More Hard Charger Episodes

Detroit Muscle Featured Projects

Detroit Muscle Builds

Parts Used In This Episode

Engine and Accessory Fastener Kit
Derive Systems
SCT Tuner - 2014 Camaro SS
Intech Cold Air Intake for 2010 - 2015 Chevy Camaro
Lincoln Electric
Lincoln Electric is the official welding supplier of Detroit Muscle.
M&M Hot Rod Interiors
Leather ReUpholstering
Sea Foam
Sea Foam HIGH MILEAGE Motor Treatment helps keep higher mileage gas cars & trucks on the road longer. Specially formulated for engines over 75,000 miles – just pour it in your fuel & oil!
Sonax USA
Polish and Compound
Interior door panels and hardware

Episode Transcript

(Narrator)>> Today on Detroit Muscle Marc and Tommy are on the final stretch with Project Hard Charger. They'll be adding some finishing touches to our '69 Hellcat powered Dodge, adding all new interior panels, trim, and some custom seats. We invite an old friend back to the shop to give you some tips and tricks on how to get that show car shine on your muscle car. Then we show you a quick and easy way to get more out of your vehicle's performance.

(Tommy)>> Hey y'all, welcome to Detroit Muscle. We've got our '69 Dodge Charger back in the shop for some finishing touches. Now this ole girl's turning out pretty sweet. She's got that supercharged Hellcat power plant, a six speed, some fancy suspension front and rear, big wheels, big brakes, and I have to say Marc this could be the baddest ride we've put together.

(Marc)>> Without a doubt and for good reason because we haven't cut any corners on this build from the beginning to where we are now. We put hundreds of hours in the body work so we could get that black paint job as slick as it could be. We added that vinyl top, some red accents, and all that shiny stuff from front to back. So as far as the exterior appearance goes we've got our bases covered. Where it lacks though is in here.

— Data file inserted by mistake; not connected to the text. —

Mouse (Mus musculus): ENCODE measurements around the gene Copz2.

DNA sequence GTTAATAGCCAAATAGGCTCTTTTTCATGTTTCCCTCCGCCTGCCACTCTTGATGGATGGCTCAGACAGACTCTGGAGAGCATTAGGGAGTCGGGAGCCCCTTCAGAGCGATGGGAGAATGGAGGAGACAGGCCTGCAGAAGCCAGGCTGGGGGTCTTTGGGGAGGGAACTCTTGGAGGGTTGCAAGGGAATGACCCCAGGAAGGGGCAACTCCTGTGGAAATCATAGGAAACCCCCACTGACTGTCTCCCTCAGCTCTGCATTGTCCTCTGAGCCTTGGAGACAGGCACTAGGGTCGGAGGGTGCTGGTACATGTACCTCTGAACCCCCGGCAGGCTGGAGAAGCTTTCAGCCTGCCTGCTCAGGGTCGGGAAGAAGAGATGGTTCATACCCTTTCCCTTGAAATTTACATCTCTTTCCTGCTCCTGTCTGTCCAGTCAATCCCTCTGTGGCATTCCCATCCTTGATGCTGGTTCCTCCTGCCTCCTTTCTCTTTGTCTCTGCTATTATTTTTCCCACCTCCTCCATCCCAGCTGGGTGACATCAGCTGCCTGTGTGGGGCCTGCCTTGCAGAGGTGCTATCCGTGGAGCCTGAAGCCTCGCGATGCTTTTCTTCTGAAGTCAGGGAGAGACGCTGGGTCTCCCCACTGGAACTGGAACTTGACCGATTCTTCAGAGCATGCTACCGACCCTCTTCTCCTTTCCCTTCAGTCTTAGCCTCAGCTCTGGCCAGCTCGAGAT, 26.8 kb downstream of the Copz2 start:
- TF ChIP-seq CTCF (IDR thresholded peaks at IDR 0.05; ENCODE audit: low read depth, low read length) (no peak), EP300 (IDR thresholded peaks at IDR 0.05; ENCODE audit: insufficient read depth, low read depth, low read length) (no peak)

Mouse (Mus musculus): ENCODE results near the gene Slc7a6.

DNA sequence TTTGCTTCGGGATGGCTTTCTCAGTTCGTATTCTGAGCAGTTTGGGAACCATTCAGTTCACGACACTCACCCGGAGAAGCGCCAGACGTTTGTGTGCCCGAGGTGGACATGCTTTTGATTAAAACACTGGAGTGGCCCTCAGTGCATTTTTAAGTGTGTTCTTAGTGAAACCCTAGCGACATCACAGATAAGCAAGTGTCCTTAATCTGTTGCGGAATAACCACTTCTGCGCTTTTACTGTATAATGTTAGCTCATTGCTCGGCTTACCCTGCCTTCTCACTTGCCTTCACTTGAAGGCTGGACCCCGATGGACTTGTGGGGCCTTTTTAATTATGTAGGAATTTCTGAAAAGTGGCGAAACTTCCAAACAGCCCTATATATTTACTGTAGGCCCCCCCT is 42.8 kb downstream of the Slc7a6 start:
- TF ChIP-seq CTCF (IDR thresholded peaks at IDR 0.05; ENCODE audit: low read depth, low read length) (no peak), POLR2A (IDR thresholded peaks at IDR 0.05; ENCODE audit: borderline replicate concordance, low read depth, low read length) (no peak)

(Tommy)>> Now here on the inside we've already done some work. That dash, we restored it a while back and I have to say it was a lot of work but she turned out to be quite the looker. We took the old dash and gave it a good cleaning and slapped on a fresh coat of paint to match our interior, and then dressed it up with new trim and gauges. So the next thing that we needed to install was the headliner. Now I'm not all that good with them. So I called in a favor. Chris from Kiwi Classic and Customs has helped us in the past. So it was a no brainer to give him a ring. This guy has several talents, and hanging out with an old buddy is always a good day. With the dash and headliner done the next thing to install was the carpet. Now with an installation like we were needing it wasn't just some standard run of the mill. So I had to call in yet another favor. Gil with Speed and Design Hot Rod Interiors crushed it on our carpet. Covering our floor had its difficulty due to the new transmission tunnel, but he sure made it look easy. Now with all the hard work done, dash, headliner, and carpet, now it's time for us to install the door panels and front and rear seats. Now a few of you guys out there may be questioning this color choice that we went with, this bright blood red, but I'm here to tell you when we're all said and done against this black beautiful paint it's gonna knock your socks off.